Again I turned to my Pinterest page where I had pinned this simple, but very cute idea back in the summer holidays.
Check my Pinterest page for ideas about life cycles. 
Aren't people
creative? Unfortunately I missed this gene but now we have Pinterest. Thank you to all the talented people who share their ideas, I'm one grateful user.

At a session given by a well practiced art teacher for Bookweek ideas, amongst the wonderful ideas she shared, she told the group that limited time often caused her to create with small children in a production line set-up. She placed all the materials needed and the kids went along and did the task. At the end of the line was a rubbish bin to throw such things as paint covered scrunched paper, or whatever medium they were using that needed to be disposed of. You get the picture though don't you? Effective time management and productive outcome! I used this idea for our activity as it allowed for one set-up with several classes able to participate in a block of time. I also had some help from senior students.

We used a range of materials to make a stamp for printing the chick's body: carrot slices, dish washing up sponges and styrene balls cut in halves. Once the chicken had been printed, drying time was needed before adding features and the egg. I think the sponge worked best as it gave a better texture to represent fluffy chickens.
Some teachers decided to use the craft as part of a greeting card for Easter.
I was hard pushed to find chocolate chickens for Easter treats, it seems bunnies abound, along with the occasional bilby. I could find little fluffy chicks like the ones that would be stuck on our eggs as children. Because Easter falls in the middle of our school holidays I have gathered some craft materials together because I have a granddaughter that likes nothing better than a 'making' session. Because of her I am having to stretch my wings and I quite enjoy it.

Please click on images to enlarge.

Monday, 10 March 2014

A week of firsts...

This week the Year 6/7 students at my school took part in an inaugural Leadership day of activities where they were challenged to identify the leader within, and work collaboratively to identify the character traits that identify a leader. There were games where the aim could only be achieved successfully when working together as a team.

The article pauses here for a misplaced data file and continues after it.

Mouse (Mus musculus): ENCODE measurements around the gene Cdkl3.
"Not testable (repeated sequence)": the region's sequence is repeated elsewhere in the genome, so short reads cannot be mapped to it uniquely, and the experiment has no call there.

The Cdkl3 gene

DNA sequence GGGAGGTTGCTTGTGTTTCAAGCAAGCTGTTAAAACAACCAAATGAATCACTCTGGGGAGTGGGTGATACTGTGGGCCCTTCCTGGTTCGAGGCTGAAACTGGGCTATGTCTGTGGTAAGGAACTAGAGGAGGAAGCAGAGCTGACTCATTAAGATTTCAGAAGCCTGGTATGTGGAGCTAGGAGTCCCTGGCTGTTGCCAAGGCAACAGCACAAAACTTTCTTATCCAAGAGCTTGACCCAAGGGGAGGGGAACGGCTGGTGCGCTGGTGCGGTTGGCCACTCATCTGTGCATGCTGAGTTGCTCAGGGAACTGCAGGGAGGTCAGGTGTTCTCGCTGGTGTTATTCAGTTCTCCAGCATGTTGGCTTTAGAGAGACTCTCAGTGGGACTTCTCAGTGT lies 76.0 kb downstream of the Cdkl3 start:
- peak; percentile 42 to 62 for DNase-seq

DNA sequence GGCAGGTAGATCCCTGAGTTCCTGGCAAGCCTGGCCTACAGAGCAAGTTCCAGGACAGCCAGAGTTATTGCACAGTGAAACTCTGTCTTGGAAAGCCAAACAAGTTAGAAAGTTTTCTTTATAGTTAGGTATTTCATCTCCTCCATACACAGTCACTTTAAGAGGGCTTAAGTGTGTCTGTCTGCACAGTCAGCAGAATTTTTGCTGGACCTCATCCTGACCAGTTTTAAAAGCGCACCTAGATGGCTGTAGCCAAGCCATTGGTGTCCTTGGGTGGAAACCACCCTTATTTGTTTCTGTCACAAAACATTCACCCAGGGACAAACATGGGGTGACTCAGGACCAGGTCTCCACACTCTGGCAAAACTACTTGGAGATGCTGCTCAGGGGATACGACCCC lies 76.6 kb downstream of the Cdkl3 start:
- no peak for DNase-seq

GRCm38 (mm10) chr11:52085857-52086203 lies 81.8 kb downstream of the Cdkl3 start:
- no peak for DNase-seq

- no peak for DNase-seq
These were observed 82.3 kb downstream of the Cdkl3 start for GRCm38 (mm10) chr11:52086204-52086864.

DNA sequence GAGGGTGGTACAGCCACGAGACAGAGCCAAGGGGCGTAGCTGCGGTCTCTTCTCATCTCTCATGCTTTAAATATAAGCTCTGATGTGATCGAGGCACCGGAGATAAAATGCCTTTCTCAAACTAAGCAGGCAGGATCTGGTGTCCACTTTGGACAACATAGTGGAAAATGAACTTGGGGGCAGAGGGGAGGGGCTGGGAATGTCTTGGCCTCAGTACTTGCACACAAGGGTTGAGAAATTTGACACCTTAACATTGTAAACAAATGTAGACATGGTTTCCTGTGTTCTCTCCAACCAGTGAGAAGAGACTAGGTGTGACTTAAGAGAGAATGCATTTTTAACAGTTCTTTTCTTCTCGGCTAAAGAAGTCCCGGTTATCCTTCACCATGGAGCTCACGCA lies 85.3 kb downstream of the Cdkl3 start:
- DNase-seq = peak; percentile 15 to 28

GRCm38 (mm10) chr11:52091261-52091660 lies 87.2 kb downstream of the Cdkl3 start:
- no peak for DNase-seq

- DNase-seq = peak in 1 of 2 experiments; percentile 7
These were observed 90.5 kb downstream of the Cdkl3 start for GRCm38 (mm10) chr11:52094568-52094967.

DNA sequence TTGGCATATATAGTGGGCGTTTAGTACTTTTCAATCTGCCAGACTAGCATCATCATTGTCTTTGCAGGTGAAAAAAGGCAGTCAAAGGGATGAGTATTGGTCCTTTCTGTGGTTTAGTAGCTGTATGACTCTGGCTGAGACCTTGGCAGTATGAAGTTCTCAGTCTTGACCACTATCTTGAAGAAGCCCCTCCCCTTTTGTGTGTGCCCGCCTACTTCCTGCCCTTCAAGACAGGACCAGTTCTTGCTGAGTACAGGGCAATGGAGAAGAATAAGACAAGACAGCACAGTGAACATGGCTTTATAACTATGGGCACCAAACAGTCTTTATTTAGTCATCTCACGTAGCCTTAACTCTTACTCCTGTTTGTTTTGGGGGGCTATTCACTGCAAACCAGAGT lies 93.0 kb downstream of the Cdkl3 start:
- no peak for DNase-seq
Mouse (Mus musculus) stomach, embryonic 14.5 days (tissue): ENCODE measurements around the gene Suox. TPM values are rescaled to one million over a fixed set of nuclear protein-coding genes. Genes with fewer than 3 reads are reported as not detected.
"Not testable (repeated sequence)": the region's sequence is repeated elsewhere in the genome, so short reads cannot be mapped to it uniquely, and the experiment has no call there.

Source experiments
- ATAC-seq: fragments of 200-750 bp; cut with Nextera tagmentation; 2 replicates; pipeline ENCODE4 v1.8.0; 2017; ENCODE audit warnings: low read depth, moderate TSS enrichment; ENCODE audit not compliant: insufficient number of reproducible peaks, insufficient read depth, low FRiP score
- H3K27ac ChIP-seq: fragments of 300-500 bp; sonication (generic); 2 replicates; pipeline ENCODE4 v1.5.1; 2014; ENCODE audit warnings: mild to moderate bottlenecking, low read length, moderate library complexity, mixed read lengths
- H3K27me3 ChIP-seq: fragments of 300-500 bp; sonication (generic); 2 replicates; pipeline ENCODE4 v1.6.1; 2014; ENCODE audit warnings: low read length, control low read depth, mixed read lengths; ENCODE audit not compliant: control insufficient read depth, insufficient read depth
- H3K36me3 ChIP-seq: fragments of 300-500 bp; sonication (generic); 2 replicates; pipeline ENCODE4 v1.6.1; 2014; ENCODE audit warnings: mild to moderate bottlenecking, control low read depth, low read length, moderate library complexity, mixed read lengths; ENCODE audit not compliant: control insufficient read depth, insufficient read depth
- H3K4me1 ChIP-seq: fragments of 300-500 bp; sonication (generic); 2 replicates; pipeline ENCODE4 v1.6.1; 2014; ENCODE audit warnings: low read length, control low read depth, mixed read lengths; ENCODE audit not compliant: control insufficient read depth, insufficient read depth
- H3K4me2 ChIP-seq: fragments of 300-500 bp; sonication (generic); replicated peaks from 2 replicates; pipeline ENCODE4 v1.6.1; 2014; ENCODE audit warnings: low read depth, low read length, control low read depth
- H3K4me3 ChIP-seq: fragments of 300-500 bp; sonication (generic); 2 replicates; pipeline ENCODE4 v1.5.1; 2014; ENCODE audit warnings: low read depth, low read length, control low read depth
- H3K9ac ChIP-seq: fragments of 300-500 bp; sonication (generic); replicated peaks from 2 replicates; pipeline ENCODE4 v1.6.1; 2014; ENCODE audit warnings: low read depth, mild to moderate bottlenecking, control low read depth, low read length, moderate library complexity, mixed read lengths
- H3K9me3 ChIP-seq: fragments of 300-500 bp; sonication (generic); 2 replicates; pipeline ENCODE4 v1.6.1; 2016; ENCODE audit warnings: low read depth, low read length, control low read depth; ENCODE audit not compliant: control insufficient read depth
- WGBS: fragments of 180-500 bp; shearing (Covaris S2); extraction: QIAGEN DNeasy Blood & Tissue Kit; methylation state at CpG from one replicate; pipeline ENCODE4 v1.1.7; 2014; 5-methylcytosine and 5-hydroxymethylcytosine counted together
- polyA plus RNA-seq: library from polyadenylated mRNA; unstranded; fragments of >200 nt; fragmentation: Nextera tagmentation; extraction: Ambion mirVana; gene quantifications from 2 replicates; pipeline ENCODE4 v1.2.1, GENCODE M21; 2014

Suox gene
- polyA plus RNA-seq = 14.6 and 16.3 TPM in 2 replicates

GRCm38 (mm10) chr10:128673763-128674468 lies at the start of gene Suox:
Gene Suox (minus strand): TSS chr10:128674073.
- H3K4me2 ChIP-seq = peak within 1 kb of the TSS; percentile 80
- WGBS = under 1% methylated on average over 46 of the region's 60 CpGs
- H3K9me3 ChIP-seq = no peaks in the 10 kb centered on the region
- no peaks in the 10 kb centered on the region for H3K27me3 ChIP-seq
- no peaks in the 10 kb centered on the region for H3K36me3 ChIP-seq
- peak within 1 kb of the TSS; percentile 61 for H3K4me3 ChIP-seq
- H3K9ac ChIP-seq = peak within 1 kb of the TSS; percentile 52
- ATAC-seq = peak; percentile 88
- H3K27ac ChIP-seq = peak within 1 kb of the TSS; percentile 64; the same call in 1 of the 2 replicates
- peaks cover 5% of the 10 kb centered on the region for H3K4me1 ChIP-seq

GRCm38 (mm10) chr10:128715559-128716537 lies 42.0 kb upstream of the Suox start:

The aim was to beat the clock, include all players and begin again if a mistake occurred. There was lots of laughter and fun, along with frustration for the most competitive of the kids. However, natural leaders emerged, making suggestions to refine approaches to ensure improvement and success.

The feedback from the kids has been positive, they enjoyed taking part and some thoughtful feedback indicates that some deeper thinking has been provoked. As the leaders in our student community in terms of age, we are intent on building this view of themselves so that they can demonstrate our school values and positively contribute to our school community, which will hopefully impact on their citizenship in their futures. Across the school we are focussed on building the sense of belonging all students have with our school. In each classroom teachers spend time focussing on social skills. Our Counsellor has an extensive collection of fiction and skills programs for loan. 
Julia Cook is an American author who has written a series of books based around social skills. You can find some of her titles, along with others, at my Pinterest account on the Book titles I need to remember board.

 I am showcasing two books by Kathryn Otoshi. The first, One, deals with bullying, being a bystander, taking a stand for your own beliefs and inclusion. This is an example of subject matter and book design colliding exquisitely in a clever, witty, thoughtful story where soft water-colour blobs float in white space before turning into numbers as they realize their true value.  When I read the book in the first weeks of the new school year, and then re-visit this story around mid-year it has that magic quality that resonates with kids' hearts,  allowing empathetic discussion amongst the kids. It is sought after and I have particularly noticed by borrowing patterns that it fills a real need for 9 -10 year-olds. They come back again and again for it
The sequel to One is Zero.  
We meet the numbers again as they are watched with some envy by Zero, who has low self-esteem and feels empty inside. She tries to twist herself inside out to be more like them, finally realizing that just by being and valuing herself, she can magnify the worth of all the other numbers as they work together as a team. (This title could also be used as a basis for discussion on body image.)